Low funds spur Texas Tomorrow tuition concerns

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by BRAD WATSON

WFAA

Posted on May 24, 2010 at 11:30 PM

Updated Tuesday, May 25 at 9:56 AM

DALLAS - The state's prepaid college tuition program that tens of thousands of families bought into with the promise of paying tomorrow's college at current rates is going broke.

The program, sold as the Texas Tomorrow Fund from 1996 to 2003, could run out of money in less than five years.

Although constitutionally guaranteed, parents holding contracts for their children are now learning there's a catch, leaving some worried that the guarantee is very shaky.

While the Texas Tomorrow Fund was open, covering tuition at state universities and colleges like UT Arlington seemed like a breeze. They lock in tuition and fees for a child while they're cheaper, and the state guarantees the money will be there when that child is ready for college years later.

But, some parents, like Keith Oakley of Terrell, aren't ready for what they're now learning about the fund.

“I've been around the Legislature long enough to know that nothing is guaranteed," Oakley said.

Oakley served in the Texas House of Representatives 14 years and voted for the Texas Tomorrow Fund in 1995. He considered it such a great program for middle class families to afford college he bought contracts for his two sons. But, he's now uncertain the money will be there for both of them.

“There is no doubt in my mind that this fund is scheduled to go broke," he said.

He's right. The Texas Comptroller's office said the fund is $606 million in the hole and could run out of money as early as 2015. Lower investment returns and an increase in average tuition and fees of 72 percent since 2003 are to blame.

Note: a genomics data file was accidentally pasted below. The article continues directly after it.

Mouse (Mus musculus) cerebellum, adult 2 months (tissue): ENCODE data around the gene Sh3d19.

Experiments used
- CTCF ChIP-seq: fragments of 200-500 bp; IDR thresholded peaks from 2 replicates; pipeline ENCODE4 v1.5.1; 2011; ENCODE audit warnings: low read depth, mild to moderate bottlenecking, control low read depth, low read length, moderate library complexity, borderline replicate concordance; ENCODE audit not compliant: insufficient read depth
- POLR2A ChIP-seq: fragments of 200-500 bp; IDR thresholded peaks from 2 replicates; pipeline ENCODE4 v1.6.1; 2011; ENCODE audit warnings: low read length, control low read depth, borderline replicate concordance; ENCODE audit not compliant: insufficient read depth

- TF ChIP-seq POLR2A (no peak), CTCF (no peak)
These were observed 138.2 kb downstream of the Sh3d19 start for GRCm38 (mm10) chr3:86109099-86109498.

Yet, R.J. DeSilva, a spokesman for the Texas Comptroller’s Office, said parents should not worry.

“The fund would be running out of money, but in that case the state would knead tax dollars into the fund to cover those tuition required fees," DeSilva said. "There was a constitutional guarantee passed by the voters on that.”

But, with lawmakers looking to plug a budget gap of $15 billion to 18 billion, how firm is the guarantee or terms of the contracts?

Last year, the 97,000 families with contracts learned the fund's board, led by Comptroller Susan Combs, suddenly changed the refund policy to try and save money. It was a decision rescinded after a firestorm of protest from parents and lawmakers like State Rep. Allen Vaught, D-Dallas.

“The thought was presented, 'We're going to change the deal,'" Vaught said. "And a lot of us came together and said, 'No, no you're not. We're going to honor our word.'”

But, Oakley and other stunned parents said they learned something.

“So that constitutional guarantee doesn't mean very much if they have the authority to change the contracts," Oakley said.

Although, Vaught said that wasn't part of the sales pitch.

"Of course that wasn't marketed up front to people," Vaught said. "I think that's a bit deceptive.”

With so much uncertainty about the fund's solvency and the legislative commitment, parents who bought contracts are trying to band together for the first time.

Oakley, who is now a lobbyist, has helped found the group called, Tomorrow Fund Families, and started an Internet site to register contract holders since it cannot obtain a list from the comptroller's office because of privacy laws. The site charges a fee, Oakley says, to cover costs.

The goal, according to Oakley, is to pressure lawmakers not to make changes and fully fund the program.

“If there is no one speaking for you, then you just wake up the next day and find out that your fund has gone away," Oakley said.

The Texas Tomorrow Fund's total deficit could run $1.7 billion by 2030. If lawmakers balk at backing it, college for thousands of young Texans could be a lost tomorrow.

E-mail: bwatson@wfaa.com

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